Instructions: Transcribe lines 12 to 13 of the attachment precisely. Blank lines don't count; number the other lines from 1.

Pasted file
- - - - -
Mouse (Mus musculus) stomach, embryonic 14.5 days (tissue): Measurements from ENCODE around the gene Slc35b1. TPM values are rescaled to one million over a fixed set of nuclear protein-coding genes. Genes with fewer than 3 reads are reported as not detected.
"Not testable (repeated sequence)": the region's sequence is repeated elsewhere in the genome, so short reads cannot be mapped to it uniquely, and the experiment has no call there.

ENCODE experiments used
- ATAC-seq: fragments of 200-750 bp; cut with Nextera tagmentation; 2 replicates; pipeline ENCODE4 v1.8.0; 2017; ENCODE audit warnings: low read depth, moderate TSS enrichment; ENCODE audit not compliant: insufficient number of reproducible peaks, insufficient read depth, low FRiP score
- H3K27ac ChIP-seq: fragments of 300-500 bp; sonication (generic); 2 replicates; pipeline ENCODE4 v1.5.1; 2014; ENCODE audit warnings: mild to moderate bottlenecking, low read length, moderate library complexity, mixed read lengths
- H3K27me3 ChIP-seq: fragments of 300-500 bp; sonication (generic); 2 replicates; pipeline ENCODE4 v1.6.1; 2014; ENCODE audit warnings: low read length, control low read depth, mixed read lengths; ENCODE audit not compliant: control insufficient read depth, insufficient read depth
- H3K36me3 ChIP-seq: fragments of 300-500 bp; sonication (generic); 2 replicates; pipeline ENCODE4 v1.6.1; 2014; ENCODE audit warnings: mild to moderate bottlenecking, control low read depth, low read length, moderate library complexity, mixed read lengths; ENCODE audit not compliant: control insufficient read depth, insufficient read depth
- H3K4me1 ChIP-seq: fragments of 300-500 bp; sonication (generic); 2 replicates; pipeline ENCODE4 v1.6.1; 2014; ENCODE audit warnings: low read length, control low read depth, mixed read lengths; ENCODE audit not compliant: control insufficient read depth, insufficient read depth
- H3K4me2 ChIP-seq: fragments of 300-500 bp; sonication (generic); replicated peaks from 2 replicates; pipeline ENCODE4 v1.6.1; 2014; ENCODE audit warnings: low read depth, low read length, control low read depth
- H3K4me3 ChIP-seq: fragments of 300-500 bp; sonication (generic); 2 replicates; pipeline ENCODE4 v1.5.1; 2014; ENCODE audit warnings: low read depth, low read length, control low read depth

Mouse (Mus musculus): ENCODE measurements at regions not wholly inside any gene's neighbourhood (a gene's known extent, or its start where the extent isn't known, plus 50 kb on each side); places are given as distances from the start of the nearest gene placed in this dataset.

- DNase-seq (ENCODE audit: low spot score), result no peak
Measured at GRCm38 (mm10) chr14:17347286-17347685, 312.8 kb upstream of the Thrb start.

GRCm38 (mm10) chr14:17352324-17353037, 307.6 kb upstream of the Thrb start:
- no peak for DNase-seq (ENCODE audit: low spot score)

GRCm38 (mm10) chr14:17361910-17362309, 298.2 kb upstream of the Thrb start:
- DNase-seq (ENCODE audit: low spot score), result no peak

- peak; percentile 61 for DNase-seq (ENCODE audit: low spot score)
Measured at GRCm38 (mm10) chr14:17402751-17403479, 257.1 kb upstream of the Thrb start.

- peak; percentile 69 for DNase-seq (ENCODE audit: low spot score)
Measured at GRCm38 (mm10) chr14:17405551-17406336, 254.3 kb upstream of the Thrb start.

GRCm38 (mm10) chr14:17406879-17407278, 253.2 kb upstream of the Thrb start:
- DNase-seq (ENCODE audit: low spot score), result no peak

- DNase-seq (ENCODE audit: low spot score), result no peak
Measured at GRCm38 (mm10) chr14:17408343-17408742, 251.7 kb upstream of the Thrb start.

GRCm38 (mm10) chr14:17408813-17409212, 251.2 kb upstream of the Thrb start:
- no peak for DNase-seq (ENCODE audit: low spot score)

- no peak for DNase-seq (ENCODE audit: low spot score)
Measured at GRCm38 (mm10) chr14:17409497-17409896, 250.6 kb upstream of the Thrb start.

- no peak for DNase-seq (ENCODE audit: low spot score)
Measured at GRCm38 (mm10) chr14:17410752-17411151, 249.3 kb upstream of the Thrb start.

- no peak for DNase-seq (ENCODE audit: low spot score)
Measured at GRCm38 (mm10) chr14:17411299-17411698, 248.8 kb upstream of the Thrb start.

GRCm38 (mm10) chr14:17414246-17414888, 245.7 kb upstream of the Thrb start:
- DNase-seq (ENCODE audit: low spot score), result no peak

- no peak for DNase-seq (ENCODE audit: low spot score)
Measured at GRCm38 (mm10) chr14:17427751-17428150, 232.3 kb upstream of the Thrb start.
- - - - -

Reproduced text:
- DNase-seq (ENCODE audit: low spot score), result no peak
Measured at GRCm38 (mm10) chr14:17347286-17347685, 312.8 kb upstream of the Thrb start.